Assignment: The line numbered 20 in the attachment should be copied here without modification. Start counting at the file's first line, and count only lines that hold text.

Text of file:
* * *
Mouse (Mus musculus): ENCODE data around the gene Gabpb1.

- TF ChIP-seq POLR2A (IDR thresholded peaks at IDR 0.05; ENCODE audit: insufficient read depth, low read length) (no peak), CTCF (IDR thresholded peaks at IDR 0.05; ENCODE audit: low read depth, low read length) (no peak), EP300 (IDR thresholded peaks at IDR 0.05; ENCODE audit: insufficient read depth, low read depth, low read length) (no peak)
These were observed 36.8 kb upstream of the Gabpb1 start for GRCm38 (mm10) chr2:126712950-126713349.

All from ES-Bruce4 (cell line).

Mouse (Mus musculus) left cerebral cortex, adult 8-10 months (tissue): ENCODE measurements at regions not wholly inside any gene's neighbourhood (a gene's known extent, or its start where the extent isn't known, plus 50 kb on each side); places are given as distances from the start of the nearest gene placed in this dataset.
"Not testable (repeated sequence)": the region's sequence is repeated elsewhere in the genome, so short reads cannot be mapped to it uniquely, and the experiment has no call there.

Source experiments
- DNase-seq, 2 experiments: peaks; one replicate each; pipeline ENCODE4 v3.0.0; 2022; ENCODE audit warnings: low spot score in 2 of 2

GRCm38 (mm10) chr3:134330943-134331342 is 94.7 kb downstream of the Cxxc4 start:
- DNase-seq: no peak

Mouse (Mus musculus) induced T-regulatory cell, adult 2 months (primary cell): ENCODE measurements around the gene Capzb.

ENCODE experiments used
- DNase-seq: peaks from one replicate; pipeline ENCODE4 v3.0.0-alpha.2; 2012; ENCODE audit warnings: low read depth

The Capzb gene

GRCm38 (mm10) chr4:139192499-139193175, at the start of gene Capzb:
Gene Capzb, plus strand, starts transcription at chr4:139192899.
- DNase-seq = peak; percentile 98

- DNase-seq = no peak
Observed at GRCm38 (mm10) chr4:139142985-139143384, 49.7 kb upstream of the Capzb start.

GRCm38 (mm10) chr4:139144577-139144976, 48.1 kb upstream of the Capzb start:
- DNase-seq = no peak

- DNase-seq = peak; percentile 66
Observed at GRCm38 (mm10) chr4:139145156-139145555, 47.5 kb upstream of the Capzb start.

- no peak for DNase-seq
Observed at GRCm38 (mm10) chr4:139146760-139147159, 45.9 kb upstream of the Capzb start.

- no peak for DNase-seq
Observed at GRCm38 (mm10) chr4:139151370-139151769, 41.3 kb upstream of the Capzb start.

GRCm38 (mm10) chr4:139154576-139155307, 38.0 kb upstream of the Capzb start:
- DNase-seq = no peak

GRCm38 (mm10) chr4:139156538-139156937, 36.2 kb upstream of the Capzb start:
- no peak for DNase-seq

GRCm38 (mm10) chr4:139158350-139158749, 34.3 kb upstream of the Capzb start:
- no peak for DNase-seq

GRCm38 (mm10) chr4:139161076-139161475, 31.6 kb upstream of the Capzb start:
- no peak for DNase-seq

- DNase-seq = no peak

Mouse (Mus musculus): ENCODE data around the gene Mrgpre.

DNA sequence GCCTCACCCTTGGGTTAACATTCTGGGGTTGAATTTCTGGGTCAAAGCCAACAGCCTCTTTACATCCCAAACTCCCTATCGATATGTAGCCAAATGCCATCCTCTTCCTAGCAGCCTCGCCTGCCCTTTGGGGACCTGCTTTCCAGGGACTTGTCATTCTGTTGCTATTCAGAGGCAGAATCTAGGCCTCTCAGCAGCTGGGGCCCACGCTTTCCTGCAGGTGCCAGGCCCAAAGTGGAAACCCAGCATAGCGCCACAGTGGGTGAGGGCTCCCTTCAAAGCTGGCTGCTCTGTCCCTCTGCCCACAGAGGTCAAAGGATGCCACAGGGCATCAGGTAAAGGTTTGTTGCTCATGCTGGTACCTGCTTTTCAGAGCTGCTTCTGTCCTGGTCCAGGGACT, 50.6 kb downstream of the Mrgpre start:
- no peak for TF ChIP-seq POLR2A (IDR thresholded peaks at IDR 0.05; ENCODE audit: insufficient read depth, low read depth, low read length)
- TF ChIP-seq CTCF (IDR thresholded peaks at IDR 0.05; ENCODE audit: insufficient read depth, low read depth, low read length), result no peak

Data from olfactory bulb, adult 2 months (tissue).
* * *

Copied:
GRCm38 (mm10) chr4:139144577-139144976, 48.1 kb upstream of the Capzb start: